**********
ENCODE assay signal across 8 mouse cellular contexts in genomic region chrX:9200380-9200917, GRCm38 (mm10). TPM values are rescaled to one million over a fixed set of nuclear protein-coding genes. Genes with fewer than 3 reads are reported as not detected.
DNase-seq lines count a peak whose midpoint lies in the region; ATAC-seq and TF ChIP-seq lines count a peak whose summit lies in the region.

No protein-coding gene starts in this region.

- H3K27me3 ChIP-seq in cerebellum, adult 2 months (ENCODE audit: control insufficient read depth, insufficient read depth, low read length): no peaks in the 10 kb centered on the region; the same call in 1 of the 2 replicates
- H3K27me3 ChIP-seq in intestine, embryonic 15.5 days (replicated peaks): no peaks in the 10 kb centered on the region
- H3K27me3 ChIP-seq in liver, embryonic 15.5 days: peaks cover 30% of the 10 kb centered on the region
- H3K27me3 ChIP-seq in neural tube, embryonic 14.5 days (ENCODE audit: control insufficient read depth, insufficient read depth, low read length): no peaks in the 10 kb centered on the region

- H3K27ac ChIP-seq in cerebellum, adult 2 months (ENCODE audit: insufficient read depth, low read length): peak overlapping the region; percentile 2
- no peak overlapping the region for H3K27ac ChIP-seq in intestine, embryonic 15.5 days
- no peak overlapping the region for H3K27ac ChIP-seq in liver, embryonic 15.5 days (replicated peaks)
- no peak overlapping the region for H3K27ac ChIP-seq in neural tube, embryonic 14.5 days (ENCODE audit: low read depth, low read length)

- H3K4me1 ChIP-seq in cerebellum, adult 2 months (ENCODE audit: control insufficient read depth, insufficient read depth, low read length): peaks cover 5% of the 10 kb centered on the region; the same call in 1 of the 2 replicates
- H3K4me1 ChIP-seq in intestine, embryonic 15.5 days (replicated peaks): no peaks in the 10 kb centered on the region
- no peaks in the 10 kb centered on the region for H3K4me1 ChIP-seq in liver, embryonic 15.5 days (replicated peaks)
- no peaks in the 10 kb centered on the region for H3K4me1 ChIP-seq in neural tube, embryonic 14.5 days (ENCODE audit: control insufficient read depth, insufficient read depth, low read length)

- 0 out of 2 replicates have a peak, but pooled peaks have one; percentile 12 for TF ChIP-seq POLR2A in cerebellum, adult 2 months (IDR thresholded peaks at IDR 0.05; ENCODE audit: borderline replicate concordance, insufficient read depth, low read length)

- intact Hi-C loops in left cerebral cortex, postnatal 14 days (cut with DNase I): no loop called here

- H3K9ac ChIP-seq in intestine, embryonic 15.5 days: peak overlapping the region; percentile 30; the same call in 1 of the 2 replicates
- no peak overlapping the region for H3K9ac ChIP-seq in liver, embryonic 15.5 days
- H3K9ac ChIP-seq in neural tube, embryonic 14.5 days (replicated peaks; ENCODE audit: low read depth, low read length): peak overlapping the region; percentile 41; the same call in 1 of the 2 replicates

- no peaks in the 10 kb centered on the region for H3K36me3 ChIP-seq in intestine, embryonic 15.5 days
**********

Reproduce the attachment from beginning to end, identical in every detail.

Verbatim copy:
ENCODE assay signal across 8 mouse cellular contexts in genomic region chrX:9200380-9200917, GRCm38 (mm10). TPM values are rescaled to one million over a fixed set of nuclear protein-coding genes. Genes with fewer than 3 reads are reported as not detected.
DNase-seq lines count a peak whose midpoint lies in the region; ATAC-seq and TF ChIP-seq lines count a peak whose summit lies in the region.

No protein-coding gene starts in this region.

- H3K27me3 ChIP-seq in cerebellum, adult 2 months (ENCODE audit: control insufficient read depth, insufficient read depth, low read length): no peaks in the 10 kb centered on the region; the same call in 1 of the 2 replicates
- H3K27me3 ChIP-seq in intestine, embryonic 15.5 days (replicated peaks): no peaks in the 10 kb centered on the region
- H3K27me3 ChIP-seq in liver, embryonic 15.5 days: peaks cover 30% of the 10 kb centered on the region
- H3K27me3 ChIP-seq in neural tube, embryonic 14.5 days (ENCODE audit: control insufficient read depth, insufficient read depth, low read length): no peaks in the 10 kb centered on the region

- H3K27ac ChIP-seq in cerebellum, adult 2 months (ENCODE audit: insufficient read depth, low read length): peak overlapping the region; percentile 2
- no peak overlapping the region for H3K27ac ChIP-seq in intestine, embryonic 15.5 days
- no peak overlapping the region for H3K27ac ChIP-seq in liver, embryonic 15.5 days (replicated peaks)
- no peak overlapping the region for H3K27ac ChIP-seq in neural tube, embryonic 14.5 days (ENCODE audit: low read depth, low read length)

- H3K4me1 ChIP-seq in cerebellum, adult 2 months (ENCODE audit: control insufficient read depth, insufficient read depth, low read length): peaks cover 5% of the 10 kb centered on the region; the same call in 1 of the 2 replicates
- H3K4me1 ChIP-seq in intestine, embryonic 15.5 days (replicated peaks): no peaks in the 10 kb centered on the region
- no peaks in the 10 kb centered on the region for H3K4me1 ChIP-seq in liver, embryonic 15.5 days (replicated peaks)
- no peaks in the 10 kb centered on the region for H3K4me1 ChIP-seq in neural tube, embryonic 14.5 days (ENCODE audit: control insufficient read depth, insufficient read depth, low read length)

- 0 out of 2 replicates have a peak, but pooled peaks have one; percentile 12 for TF ChIP-seq POLR2A in cerebellum, adult 2 months (IDR thresholded peaks at IDR 0.05; ENCODE audit: borderline replicate concordance, insufficient read depth, low read length)

- intact Hi-C loops in left cerebral cortex, postnatal 14 days (cut with DNase I): no loop called here

- H3K9ac ChIP-seq in intestine, embryonic 15.5 days: peak overlapping the region; percentile 30; the same call in 1 of the 2 replicates
- no peak overlapping the region for H3K9ac ChIP-seq in liver, embryonic 15.5 days
- H3K9ac ChIP-seq in neural tube, embryonic 14.5 days (replicated peaks; ENCODE audit: low read depth, low read length): peak overlapping the region; percentile 41; the same call in 1 of the 2 replicates

- no peaks in the 10 kb centered on the region for H3K36me3 ChIP-seq in intestine, embryonic 15.5 days